Germany backs Israel at ICC

Germany says the International Criminal Court has no jurisdiction to investigate alleged Israeli "war crimes" in PA-assigned areas.

Elad Benari, Canada,

The International Criminal Court building
The International Criminal Court building
Reuters

Germany on Friday filed a petition with the International Criminal Court (ICC) in which it requested to be "a friend of the court" (amicus curiae) in deliberations that will examine if the court has jurisdiction to rule whether Israel committed “war crimes” against Palestinian Arabs, Haaretz reports.

In its petition, Germany backed Israel's argument that the court's jurisdiction does not extend to Palestinian Authority-assigned areas, as “Palestine” is not a state that fulfills all the criteria under general international law, although it has joined the ICC's Rome Statute.

Germany is one of the main member states of the Hague Tribunal and its position on the issue is expected to play a significant role in the hearings.

"Germany holds the view that only States can become a party to the Rome Statute and does not include 'Palestine' on the list of State Parties published in the Federal Gazette," the petition read.

Palestine does not possess nor did it ever possess the jurisdiction that it would need" to delegate to the Court so it may exercise its jurisdiction,'' it concluded.

The petition also stressed its support for a "negotiated two-state solution and hence the goal of an independent, democratic, sovereign and viable state of Palestine."

It added that determination of territorial boundaries can be achieved only through direct negotiations, and is not the role of the court.

On Thursday, the Czech Republic similarly requested to join the ICC proceedings in favor of Israel.

Hungary and Austria have also sided with Israel, according to Kan News.

Foreign Minister Yisrael Katz welcomed Germany’s move on Friday, saying in a statement that he "views positively the fact the important countries, renowned experts and civil-social organizations are expressing a clear stance according to which the International Criminal Court has no jurisdiction to discuss the Israeli-Palestinian conflict."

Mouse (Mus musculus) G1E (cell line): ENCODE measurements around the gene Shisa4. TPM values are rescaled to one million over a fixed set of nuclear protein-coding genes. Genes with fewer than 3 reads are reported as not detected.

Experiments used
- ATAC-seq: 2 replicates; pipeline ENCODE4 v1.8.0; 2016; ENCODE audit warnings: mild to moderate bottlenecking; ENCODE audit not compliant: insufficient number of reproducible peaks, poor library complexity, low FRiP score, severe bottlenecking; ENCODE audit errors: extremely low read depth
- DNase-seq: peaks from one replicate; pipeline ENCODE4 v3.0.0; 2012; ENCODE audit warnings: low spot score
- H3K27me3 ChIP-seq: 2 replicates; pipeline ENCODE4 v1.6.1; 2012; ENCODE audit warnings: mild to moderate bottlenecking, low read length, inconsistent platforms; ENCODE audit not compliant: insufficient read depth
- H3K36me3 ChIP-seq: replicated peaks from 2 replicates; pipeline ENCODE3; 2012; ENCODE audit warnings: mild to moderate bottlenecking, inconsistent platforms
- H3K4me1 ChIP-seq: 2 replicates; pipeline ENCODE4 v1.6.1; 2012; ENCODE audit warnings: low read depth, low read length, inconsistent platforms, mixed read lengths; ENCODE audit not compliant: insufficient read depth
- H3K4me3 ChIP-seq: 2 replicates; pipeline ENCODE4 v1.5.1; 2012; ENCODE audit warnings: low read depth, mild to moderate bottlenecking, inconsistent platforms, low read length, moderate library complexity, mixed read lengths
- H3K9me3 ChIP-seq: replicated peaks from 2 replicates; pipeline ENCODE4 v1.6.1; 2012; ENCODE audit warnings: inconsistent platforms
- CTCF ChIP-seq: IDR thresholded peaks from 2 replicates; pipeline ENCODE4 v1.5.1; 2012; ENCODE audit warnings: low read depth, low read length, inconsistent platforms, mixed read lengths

Katz added that the German viewpoint is "responsible, at one with international law and prevents the politization of the court."

Knesset Speaker Yuli Edelstein, who raised the issue of preventing Israel's investigation by ICC on so called "war crimes" during his meetings this week in Berlin with Germany's president, foreign minister, and defense minister, welcomed Germany's request as well.

"The most important power in the European Union is standing beside Israel in the face of the incitement by the Palestinians and the hypocrisy of the United Nations. Israel will fight for justice and will not allow Abbas to continue his worldwide campaign of deception,” he said.

The ICC’s Chief Prosecutor, Fatou Bensouda, announced in December that she intends to open a full investigation into alleged Israeli “war crimes”, but before opening a full probe, asked the ICC to rule on the territory over which it has jurisdiction because of the "unique and highly contested legal and factual issues attaching to this situation."

Last month, the ICC said it would delay its debate into whether it has the jurisdiction to probe alleged Israeli “war crimes” in PA territories due to a procedural error related to the filing's page limit.

Prime Minister Binyamin Netanyahu has called for sanctions against the ICC, saying its investigation into Israel’s actions against Hamas in 2014 was a “full frontal attack” on democracies’ rights to self-defense.

(Arutz Sheva’s North American desk is keeping you updated until the start of Shabbat in New York. The time posted automatically on all Arutz Sheva articles, however, is Israeli time.)




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